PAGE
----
But rather than households, the electricity from Isabella Wind will supply another pro-renewable stakeholder group: commercial and industrial (C&I) energy buyers like Ford, General Motors, and the University of Michigan, all  of which are enrolled in DTE’s voluntary MIGreenPower program.

Isabella Wind is offering more than just direct benefits to its localities; all landowners who signed up for the project will receive a payment based on their acreage, regardless of whether they have a turbine on their land.

Isabella Wind is offering more than just direct benefits to its localities; all landowners who signed up for the project will receive a payment based on their acreage, regardless of whether they have a turbine on their land.

Building Support, One Township at a Time

In America’s agricultural towns, $30 million goes a long way. It means new fire engines for the volunteer fire department, or additional teachers and facilities to support students, or shiny black asphalt roads instead of cracked, potholed highways. More often than not, it means all those things. And as local leaders know, these are the building blocks that help rural areas retain young families and attract the businesses of the future.

Over the life of the Isabella Wind project, six rural townships in Isabella County will receive a collective $30 million in tax revenue. Factor in landowner payments—an additional $100 million indirect economic injection into the county—and you have an ag community benefiting from an economic boost unparalleled in most current residents’ lifetimes.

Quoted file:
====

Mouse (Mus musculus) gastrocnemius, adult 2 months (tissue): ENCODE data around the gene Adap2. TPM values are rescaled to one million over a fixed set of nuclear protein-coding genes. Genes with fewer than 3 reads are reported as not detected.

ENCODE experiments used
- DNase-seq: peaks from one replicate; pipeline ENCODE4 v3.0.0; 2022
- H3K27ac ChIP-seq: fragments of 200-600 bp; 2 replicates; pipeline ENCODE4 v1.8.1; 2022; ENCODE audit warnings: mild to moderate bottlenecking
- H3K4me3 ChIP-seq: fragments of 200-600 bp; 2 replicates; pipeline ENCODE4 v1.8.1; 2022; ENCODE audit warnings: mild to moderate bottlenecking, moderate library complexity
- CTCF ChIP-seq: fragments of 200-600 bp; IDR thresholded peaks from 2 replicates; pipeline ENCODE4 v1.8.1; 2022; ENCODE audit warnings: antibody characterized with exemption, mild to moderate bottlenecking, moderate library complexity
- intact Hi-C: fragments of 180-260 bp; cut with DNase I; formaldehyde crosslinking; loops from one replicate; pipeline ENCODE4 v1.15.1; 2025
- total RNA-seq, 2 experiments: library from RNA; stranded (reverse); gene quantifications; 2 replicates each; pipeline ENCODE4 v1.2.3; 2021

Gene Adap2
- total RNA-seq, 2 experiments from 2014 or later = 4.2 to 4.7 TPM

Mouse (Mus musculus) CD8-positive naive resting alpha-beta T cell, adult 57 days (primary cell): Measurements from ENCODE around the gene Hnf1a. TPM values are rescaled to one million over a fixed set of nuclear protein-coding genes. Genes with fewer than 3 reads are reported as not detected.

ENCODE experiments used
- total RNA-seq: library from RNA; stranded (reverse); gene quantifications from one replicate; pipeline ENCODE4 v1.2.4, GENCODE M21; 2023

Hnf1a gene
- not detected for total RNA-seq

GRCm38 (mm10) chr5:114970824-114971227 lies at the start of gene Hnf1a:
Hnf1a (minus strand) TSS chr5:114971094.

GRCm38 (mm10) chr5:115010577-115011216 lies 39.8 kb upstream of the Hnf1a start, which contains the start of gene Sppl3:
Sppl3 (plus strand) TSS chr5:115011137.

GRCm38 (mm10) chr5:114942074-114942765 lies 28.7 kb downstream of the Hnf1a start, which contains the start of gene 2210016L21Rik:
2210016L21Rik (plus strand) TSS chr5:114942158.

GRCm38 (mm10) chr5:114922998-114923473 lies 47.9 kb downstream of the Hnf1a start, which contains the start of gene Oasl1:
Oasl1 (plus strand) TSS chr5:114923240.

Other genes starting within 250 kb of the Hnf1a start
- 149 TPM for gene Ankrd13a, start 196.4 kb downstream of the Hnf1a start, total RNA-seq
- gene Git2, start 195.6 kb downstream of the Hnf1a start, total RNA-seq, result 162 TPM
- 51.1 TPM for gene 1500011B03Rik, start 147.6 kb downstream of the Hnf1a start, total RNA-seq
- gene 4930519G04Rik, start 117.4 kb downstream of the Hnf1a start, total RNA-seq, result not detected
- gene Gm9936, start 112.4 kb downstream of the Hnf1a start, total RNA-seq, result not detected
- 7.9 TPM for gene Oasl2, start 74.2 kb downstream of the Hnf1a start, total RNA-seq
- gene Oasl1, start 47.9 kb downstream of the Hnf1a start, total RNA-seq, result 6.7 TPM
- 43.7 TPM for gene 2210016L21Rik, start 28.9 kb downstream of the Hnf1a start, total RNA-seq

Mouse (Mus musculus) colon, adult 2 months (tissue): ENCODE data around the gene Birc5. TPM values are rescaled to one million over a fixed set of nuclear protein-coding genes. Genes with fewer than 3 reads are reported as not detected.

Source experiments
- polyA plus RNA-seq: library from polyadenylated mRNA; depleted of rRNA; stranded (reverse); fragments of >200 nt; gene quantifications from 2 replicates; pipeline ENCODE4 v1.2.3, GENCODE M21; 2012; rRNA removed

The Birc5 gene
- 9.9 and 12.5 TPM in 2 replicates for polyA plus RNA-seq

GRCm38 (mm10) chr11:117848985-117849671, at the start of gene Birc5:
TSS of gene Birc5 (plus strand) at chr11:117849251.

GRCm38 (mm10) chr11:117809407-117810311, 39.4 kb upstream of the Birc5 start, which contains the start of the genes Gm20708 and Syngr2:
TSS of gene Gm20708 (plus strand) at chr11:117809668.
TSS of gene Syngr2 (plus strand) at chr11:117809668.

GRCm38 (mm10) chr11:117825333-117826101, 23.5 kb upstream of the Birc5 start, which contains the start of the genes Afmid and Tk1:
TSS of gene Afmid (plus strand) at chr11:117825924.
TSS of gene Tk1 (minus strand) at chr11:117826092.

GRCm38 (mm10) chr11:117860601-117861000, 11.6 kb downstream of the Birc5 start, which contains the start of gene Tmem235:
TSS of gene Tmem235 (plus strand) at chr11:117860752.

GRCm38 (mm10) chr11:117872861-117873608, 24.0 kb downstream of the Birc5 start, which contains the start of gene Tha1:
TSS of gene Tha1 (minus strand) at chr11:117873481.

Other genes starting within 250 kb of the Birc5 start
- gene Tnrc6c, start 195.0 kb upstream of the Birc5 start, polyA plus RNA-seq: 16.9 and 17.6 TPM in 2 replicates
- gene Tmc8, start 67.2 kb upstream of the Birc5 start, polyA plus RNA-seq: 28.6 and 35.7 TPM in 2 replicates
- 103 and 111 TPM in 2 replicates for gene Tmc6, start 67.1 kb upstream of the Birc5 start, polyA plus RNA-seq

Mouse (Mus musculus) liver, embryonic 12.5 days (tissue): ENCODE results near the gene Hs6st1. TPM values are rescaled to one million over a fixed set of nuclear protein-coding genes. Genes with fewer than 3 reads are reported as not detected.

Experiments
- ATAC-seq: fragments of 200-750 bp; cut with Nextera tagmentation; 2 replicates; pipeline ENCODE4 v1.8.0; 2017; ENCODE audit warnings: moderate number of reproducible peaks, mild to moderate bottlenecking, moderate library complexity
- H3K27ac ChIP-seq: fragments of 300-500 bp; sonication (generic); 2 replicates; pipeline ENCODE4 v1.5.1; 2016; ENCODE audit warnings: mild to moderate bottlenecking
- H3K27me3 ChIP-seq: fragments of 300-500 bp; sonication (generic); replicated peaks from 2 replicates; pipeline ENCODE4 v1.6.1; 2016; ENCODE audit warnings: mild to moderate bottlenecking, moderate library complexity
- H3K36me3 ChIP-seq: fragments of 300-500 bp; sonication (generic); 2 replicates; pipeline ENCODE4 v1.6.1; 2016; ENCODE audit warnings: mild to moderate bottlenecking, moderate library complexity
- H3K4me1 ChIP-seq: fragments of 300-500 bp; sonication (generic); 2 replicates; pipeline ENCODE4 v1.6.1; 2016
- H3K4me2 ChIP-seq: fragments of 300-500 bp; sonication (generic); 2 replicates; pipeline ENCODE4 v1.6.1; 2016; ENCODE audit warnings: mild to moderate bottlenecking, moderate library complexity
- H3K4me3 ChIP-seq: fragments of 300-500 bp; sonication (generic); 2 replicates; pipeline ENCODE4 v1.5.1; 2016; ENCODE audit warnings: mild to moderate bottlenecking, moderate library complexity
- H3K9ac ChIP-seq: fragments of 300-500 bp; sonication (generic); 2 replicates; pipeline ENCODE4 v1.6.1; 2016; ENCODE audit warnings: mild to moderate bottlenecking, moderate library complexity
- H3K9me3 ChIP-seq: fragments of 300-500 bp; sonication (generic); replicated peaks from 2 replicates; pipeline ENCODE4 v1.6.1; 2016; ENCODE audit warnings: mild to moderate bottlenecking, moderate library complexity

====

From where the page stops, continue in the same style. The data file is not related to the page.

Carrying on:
In America’s agricultural towns, $30 million goes a long way.

But to benefit from the project, the community first had to offer its own support.

On the ground, that translated into yard signs, open houses, prepared remarks at township meetings, letters to the editor, positive posts on social media, late nights in county buildings—in short, a massive investment of time and energy over the years of Isabella Wind’s development. But ask local residents, and they’ll tell you it was investment that will be well worth the return.

Those community-wide efforts, coupled with supportive measures from the statehouse, the ambitious targets of forward-looking electric utilities, and growing demand from C&I power buyers created an ideal environment ripe for the realization of Isabella Wind—one that could never be taken for granted, given today’s increasingly challenging development environment.

When those forces, interests, and values aligned in Michigan, the largest wind energy project in the history of the Great Lakes State became possible.

Cat Strumlauf
Manager, Corporate Communications
Cat works on media relations and digital content creation for Apex projects and at the corporate level. Prior to joining Apex, she worked in broadcast journalism as a reporter. Cat holds a MSJ from Northwestern University's Medill School of Journalism and a BA in marketing and entrepreneurship from the College of William and Mary's Mason School of Business.